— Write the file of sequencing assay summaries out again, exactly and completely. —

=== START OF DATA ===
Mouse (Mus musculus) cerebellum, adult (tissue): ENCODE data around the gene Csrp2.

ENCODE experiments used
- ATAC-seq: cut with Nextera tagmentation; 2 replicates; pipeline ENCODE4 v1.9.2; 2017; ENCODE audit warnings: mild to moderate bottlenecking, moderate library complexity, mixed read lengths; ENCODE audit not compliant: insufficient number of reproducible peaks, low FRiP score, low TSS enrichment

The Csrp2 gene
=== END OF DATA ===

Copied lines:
Mouse (Mus musculus) cerebellum, adult (tissue): ENCODE data around the gene Csrp2.

ENCODE experiments used
- ATAC-seq: cut with Nextera tagmentation; 2 replicates; pipeline ENCODE4 v1.9.2; 2017; ENCODE audit warnings: mild to moderate bottlenecking, moderate library complexity, mixed read lengths; ENCODE audit not compliant: insufficient number of reproducible peaks, low FRiP score, low TSS enrichment

The Csrp2 gene